Help! Loaded Film Wrong

Discussion in 'Film and Processing' started by 10995574, Sep 18, 2020.

  1. I have a FujiFilm DL 290 Zoom - I put the film in wrong as the shot counter is blank. I thought it might have just been the camera slowly dying, or the battery dying as its quite old - so I took a few photos with it (not sure if it was actually taking any, but the flash was going off). On the user manual it says that if the shot counter is blank that the film was put in incorrectly and needs to be reloaded.

    Is there anyway to save this film? Should I rewind it in a dark room and reuse it? Was it actually taking photos, and should I just keep going until the film rolls back itself?

    Thanks in advance!! Newbie if you couldn't tell.
     
  2. If the film isn't winding, then it should be possible to save it. You won't have taken any photos.

    In a dark place, I suggest under your bed covers, with the lights off, open the back of the camera and carefully feel inside. If you can feel the shaped leader of the film, then it was not loaded and you can turn the lights on and load it correctly. If, however, you can feel smooth film all the way across the back of the camera, close the camera back up and take it to a photo shop.

    If in doubt or if you think there are important photos, take it to a shop without opening it yourself.

    Good luck.
     
    rodeo_joe|1 and bgelfand like this.
  3. Taking important photos on a camera of unknown viability, and that you're unfamiliar with, would be very foolish.

    In fact taking important photos using film at all these days would be quite foolish.
     
    tom_kotzur likes this.
  4. Agreed.

    Nonsense!
     
  5. OK.
    Scenario: One off occasion that you simply have to get pictures of - a wedding for example.
    Which medium does the sensible photographer choose?
    A digital camera, where the pictures can be instantly verified to be correctly exposed, composed and focussed while being stored on duplicate memory cards.
    Or film, where none of the above can be verified at the point of shooting, and which carries the additional risk of being ruined during processing.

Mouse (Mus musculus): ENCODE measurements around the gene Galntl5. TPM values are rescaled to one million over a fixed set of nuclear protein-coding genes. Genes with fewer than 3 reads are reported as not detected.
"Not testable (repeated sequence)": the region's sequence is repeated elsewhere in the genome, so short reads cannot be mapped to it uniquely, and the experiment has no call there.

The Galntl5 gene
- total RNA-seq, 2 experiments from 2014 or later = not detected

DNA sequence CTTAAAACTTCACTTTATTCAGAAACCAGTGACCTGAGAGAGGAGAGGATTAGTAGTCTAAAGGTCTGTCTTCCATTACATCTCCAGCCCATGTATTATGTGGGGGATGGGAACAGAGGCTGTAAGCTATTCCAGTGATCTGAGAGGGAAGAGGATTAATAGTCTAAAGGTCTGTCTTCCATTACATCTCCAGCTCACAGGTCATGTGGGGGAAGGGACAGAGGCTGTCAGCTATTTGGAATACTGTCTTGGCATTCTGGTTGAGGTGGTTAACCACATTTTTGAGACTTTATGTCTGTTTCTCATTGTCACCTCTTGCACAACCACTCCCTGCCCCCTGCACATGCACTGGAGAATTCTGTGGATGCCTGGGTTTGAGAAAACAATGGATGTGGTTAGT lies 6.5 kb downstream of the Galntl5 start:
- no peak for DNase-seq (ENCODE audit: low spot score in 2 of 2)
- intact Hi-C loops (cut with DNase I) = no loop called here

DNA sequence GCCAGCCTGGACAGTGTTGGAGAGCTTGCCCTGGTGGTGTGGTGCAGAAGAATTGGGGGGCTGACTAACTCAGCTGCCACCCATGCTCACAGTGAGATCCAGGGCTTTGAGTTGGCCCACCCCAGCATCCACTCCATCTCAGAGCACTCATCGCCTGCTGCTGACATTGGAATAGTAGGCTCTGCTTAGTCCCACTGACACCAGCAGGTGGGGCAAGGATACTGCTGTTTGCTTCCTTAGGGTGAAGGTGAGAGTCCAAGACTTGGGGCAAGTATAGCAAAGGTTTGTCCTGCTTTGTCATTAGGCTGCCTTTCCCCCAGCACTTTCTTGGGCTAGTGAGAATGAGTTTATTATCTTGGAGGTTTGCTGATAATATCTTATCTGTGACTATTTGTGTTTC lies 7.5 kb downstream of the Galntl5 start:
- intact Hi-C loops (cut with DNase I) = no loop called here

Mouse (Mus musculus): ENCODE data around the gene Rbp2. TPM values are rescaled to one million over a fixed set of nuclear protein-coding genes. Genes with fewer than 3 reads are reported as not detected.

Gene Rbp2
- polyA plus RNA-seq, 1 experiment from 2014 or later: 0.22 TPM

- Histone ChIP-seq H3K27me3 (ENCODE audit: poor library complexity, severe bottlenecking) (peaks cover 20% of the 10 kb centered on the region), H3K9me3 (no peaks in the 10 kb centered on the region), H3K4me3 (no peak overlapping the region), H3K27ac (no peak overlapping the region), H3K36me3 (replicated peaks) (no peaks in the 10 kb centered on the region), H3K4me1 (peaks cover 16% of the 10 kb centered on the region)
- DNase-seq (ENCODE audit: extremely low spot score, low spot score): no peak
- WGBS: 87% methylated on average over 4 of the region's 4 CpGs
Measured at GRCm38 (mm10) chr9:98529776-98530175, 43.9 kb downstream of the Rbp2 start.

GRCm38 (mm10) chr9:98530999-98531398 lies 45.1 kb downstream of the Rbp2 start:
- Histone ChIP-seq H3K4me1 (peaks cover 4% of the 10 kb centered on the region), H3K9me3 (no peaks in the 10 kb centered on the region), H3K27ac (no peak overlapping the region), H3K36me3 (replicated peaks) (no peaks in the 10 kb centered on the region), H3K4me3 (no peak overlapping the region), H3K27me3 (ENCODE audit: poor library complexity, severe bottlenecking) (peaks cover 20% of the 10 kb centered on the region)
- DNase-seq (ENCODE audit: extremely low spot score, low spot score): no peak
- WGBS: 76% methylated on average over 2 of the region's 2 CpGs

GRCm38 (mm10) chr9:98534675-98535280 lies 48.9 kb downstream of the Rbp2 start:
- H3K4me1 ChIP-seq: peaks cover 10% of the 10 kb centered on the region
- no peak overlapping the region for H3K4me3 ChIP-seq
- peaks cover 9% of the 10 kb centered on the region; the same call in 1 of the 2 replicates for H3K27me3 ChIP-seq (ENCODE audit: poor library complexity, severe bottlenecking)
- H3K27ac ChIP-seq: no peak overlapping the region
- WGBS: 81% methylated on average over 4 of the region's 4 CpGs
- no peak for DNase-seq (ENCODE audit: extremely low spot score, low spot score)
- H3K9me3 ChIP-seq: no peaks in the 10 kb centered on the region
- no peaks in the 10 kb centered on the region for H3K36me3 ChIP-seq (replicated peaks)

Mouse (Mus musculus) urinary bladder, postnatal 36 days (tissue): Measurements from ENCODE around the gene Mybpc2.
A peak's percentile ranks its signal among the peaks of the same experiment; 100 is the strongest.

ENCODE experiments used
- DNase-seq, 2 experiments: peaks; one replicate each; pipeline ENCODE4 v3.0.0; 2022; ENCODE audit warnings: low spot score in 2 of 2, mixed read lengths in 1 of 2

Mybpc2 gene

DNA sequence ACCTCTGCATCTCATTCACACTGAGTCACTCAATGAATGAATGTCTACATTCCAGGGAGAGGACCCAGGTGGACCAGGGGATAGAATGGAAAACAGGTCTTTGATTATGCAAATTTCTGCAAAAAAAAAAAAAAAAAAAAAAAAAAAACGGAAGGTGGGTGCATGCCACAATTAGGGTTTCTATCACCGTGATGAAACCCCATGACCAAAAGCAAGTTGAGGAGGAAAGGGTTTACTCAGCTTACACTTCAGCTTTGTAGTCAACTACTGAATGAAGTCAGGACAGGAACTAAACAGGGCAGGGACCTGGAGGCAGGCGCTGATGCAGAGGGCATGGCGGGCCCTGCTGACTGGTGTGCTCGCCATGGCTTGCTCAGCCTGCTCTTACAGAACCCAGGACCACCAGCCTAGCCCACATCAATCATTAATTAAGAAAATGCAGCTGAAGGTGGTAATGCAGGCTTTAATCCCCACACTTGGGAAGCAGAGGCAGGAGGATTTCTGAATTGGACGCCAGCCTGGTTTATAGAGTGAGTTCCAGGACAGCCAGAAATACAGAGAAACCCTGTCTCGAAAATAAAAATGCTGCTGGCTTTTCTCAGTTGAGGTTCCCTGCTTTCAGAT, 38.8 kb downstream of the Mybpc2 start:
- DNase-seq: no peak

And don't tell me that processing cock-ups, loss of film in transit and bad film batches never happen!
     
  6. You said, "taking important photos using film at all these days would be quite foolish".
    This is complete nonsense and you know it ;-)

    Of course there are times when digital is the choice to make. Your added example - professional event photography - being a good example. But to go back to your original claim, it is of course untrue, and there are many, many photographers, every day, (still) (thankfully) choosing to make certain important photos with film.

    Let's not discourage anyone from shooting film by making these silly unnecessary statements.
     
    Last edited: Sep 18, 2020
    m42dave and robert_bowring like this.
  7. I seem to recall the "good old days" when shooting digital instead of film was considered foolish. Time flies!

    Anyway, take a look at B&H Photo Video Digital Cameras, Photography, Camcorders and see if you can find a light-proof darkroom bag and use it to change film. Anyone shooting film should have one of these, anyway. Good luck!
     
  8. After more than 40 years shooting film and about 20 shooting digital, I have a pretty good idea which is more reliable. So not nonsense at all. Complete sense.

    If someone wants to mess about with film for fun and doesn't care whether the pictures 'come out' or not, that's fine by me.
    I remember some closed-minded reactionaries making such claims, but very little evidence to support them.
     
    Last edited: Sep 19, 2020
  9. Important photos are on 8X10 transparencies :) . Pity I can only use and afford 4x5 Provia . Peter
     
    cameragary likes this.
  10. Can’t agree Joe. I’ve been at this since I was maybe 14 so 40-odd years. Most of that time I didn’t hope it would be correct, I had no doubt and still don’t. I covered many news assignments and a couple hundred weddings confident that I had it right. Digital took a little adjustMent but I quit chimping a good while back. I will still consider shooting something important on film, digital is faster but so what? It’s a bit boring as well.
    Rick H.
     
  11. Ah, the thrill of the gamble!

    Are you saying you've never had a mishap with film? If so, you're extremely lucky. And I'll freely admit to having screwed up myself or having a processing lab screw up for me.

    There's a big difference between 'chimping' and checking everything is correct.

    I keep hearing this 'film slows me down' mantra. It's pure nonsense. You can take your time using any medium you like.
     
    Last edited: Sep 24, 2020
  12. James G. Dainis

    James G. Dainis Moderator

    I once was a second shooter at a wedding and it wasn't until I got up to shot 38 that I realized I hadn't put film in the camera that the main shooter gave me. How embarrassing. At least my digital camera tells me, "No SD card inserted, butt head." (Yeah, I know - watch that the take up lever turns when advancing film.)
     
    ajkocu likes this.
  13. Been there, done that! Good thing my goddaughter had a professional photographer at her wedding. I didn't check the take-up reel.
     
  14. Shot half an event at ISO 12800?

    Just convince the client that grainy monochrome is 'in'

    Easy enough mistake to make with modern cameras that will go to 1/8000 on the mechanical shutter alone.

    (Fortunately, never done it on a paying job, yet...)
     
  15. Not that high, but I did leave my D700 at ISO 3200 in bright sunlight after shooting in overcast drizzle two days earlier. Didn't even notice any drop in quality, but did mentally kick myself for not checking and resetting it.
     

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